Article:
Because this is an especially authoritatively stated instruction (9: “And I say to you”), Barry explains that we really need to take notice. The next verses where Jesus comforts his disciples in their objections is really why I want to talk about the sermon’s contents at all, because the little words dropped in the explanation of there verses somehow brought them to life. Who are those to whom it is given? Those who cannot marry, those who would like to be but are not, and who for the sake of the kingdom are. So, precisely anyone in a single situation it seems is to receive this teaching, which is really the point about the permanence of marriage. Indeed, as Barry observed on adultery (9), the problem with remarriage is in that there is still some permanence in the bond even after separation. So how is this for those made eunuchs by men? Well, eunuch was as graphic and unusual then as now, but even though it most directly applies to those perhaps divorced against their will, Barry hinted that in the taxonomy here of the unmarried, it more broadly includes everyone who against their will are eunuchs. The last sentence of verse 12 would seem to suggest that in fact this is a second new saying, expanding the scope of the last.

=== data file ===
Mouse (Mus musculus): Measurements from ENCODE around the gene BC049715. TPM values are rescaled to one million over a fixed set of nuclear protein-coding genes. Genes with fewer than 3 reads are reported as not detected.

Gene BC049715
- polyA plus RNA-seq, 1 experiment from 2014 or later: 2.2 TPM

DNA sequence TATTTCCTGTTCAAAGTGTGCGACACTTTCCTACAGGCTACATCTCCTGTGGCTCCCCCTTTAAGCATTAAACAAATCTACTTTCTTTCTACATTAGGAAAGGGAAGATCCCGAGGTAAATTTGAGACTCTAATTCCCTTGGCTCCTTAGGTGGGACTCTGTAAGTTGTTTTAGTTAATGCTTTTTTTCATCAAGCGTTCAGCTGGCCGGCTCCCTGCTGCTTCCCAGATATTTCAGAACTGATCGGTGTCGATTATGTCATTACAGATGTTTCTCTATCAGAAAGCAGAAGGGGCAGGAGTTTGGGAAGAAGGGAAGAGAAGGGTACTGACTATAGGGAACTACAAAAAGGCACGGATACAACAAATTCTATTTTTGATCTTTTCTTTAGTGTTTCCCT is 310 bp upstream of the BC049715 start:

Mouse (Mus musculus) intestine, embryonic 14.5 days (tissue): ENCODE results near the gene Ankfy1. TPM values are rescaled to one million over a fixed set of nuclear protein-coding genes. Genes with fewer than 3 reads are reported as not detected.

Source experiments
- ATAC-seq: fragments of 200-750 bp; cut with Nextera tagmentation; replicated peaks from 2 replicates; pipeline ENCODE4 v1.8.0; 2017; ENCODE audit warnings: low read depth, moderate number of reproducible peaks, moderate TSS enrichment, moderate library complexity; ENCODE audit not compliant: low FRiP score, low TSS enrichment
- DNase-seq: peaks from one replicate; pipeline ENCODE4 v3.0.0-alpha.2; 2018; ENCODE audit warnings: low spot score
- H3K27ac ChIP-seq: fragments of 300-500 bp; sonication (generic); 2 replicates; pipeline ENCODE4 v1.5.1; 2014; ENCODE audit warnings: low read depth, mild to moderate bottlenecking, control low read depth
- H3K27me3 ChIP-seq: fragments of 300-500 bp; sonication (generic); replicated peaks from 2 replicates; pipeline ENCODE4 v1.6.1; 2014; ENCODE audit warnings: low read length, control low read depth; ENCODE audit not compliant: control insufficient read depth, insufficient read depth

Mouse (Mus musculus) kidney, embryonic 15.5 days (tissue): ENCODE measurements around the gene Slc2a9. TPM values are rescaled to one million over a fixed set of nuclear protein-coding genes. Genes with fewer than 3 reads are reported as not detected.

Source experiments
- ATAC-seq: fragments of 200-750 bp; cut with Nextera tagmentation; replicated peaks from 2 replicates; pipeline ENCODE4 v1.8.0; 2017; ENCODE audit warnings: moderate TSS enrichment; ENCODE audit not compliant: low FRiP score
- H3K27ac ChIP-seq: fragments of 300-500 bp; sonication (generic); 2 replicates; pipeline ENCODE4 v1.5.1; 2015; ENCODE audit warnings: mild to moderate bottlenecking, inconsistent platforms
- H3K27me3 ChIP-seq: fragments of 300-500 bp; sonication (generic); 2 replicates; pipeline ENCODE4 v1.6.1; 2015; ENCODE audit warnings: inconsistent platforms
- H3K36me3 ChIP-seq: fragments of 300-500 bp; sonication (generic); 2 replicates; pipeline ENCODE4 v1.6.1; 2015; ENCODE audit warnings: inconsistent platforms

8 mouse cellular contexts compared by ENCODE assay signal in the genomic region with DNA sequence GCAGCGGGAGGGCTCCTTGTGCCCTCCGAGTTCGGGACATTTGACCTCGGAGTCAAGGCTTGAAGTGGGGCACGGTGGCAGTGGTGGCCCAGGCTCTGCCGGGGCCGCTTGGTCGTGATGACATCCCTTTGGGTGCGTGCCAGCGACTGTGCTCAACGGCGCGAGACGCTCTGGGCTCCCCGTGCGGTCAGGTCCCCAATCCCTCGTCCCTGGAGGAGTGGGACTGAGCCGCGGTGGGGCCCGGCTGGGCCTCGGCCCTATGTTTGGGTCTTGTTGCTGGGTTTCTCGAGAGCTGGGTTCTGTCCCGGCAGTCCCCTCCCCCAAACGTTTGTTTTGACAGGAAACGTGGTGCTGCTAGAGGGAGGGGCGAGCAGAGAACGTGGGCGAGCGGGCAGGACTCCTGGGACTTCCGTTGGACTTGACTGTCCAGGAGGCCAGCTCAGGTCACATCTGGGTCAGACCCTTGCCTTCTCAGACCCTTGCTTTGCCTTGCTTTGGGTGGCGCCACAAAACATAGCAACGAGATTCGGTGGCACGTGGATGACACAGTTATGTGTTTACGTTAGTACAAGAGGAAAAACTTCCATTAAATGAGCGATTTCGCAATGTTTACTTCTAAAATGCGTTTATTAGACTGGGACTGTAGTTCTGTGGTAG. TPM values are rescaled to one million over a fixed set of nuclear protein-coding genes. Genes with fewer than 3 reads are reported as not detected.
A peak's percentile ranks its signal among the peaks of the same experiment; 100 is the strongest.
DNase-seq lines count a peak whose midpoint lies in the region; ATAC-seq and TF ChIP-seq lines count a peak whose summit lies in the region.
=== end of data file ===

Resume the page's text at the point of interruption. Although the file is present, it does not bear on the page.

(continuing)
How do those who are unmarried go about receiving it? My one thought to tack on the end is that the culmination of the group of three alternatives in verse 12 is not accidental, but points to the over-arching category: the work of the kingdom is worth being single for, and making the most of singleness means responding to that call, whether we chose it for the long term or by the choices of other men or women got stuck with it. As much as this verse and 1 Cor. 7 could be used to argue for marriage unless you have some worthwhile and unselfish cause to commit your singleness to (an argument I once used, but not so much recently); as much as it applies forwards, it gives us hope too that God has work for us in our singleness if we can seize it for as long as it needs to last.